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Number Chains! April 28, 2008

Posted by swegene1 in Counting, Ready to Read.
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The first week of April we started our work on numbers and emphasized sequencing along with numeral/quantity relationships. In order to do this, and have fun, we made number chains of links starting with one 1, then two 2s, and so on, with a strip for their names. I printed these numbers on a standard 11inch printer page then copied them onto colorful printer paper, then along with a volunteer, I cut them into strips and gathered them with paper clips into groups of 11 strips.

Each participant got a group of strips, which we showed them how to connect using a glue stick. While I wanted them to connect in the correct order, many of the children were just happy to connect them. And as I always say–there is no wrong way–we learn at our own speed, and work on our own level–the only rule is to have fun (oh, and don’t eat the glue or put it in anyone’s hair) Some parents and caregivers created their own chains which they used to practice numbers with their children.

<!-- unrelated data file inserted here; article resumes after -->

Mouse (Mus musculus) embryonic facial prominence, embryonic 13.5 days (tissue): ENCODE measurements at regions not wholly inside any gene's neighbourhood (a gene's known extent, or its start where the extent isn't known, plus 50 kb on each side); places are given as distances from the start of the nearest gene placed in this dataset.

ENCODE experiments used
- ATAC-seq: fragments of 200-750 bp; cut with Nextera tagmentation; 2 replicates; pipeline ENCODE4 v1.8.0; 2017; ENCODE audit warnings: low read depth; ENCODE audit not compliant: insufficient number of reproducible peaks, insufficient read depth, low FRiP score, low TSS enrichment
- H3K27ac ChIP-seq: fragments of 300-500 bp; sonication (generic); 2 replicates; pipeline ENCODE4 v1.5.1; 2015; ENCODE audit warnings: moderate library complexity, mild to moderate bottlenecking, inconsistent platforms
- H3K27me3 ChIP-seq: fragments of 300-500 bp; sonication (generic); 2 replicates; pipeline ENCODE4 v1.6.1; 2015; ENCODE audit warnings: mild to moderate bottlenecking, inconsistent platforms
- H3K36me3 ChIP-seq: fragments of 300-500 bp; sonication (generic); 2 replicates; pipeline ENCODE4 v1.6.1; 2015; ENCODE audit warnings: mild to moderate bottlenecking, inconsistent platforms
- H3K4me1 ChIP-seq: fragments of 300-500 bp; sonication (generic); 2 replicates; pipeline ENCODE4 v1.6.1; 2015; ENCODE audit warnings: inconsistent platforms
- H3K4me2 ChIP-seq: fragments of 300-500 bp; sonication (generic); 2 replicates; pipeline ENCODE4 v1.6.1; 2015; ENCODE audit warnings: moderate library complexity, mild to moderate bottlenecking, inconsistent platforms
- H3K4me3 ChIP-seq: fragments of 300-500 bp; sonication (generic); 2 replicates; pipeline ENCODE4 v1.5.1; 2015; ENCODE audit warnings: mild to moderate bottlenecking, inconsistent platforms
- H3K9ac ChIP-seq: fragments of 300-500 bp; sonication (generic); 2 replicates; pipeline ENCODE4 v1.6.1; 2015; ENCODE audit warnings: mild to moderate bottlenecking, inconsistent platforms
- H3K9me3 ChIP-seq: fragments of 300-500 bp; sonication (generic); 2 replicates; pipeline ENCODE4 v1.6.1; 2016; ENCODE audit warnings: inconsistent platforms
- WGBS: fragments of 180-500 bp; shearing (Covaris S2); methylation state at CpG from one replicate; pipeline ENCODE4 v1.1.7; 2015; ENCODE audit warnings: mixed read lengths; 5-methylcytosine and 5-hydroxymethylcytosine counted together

Sequencing is an important pre-literacy skill–and practicing putting things in order, from number strips, letter strips, or flashcards can be a fun and easy way to develop this skill. We had over a hundred participants, both children and caregivers.

Along with this activity, we displayed books featuring numbers and counting, particularly counting to 10. There are a number of very popular books re-telling the classic round story about 10 in a bed. Which is perfect for toddlers, because it is repetitive, and allows for participation. It also teaches cause and effect. While children worked on their crafts, I discussed with parents the advantages of reading this type of book and suggested several titles they might use.

Since these activities attract children from 17mo to 7 yrs old, from a wide variety of backgrounds, who are at various stages of reading readiness, parents have extremely varied needs. Some parents think that their children are too young for counting, too young for books, and lack the attention span for reading. So during the activities I enjoy demonstrating how small children can enjoy a book, and how interactive many of our board books are. Because these activities are joint caregiver and child, I have a lot of opportunities to interact with parents and offer tips and suggestions on fostering literacy skills. But since there are so many parents and children I can’t always offer extended attention, so I dedicated a shelf of my display cart to parenting and literacy books filled with ideas for fun ways to make literacy learning a part of every day.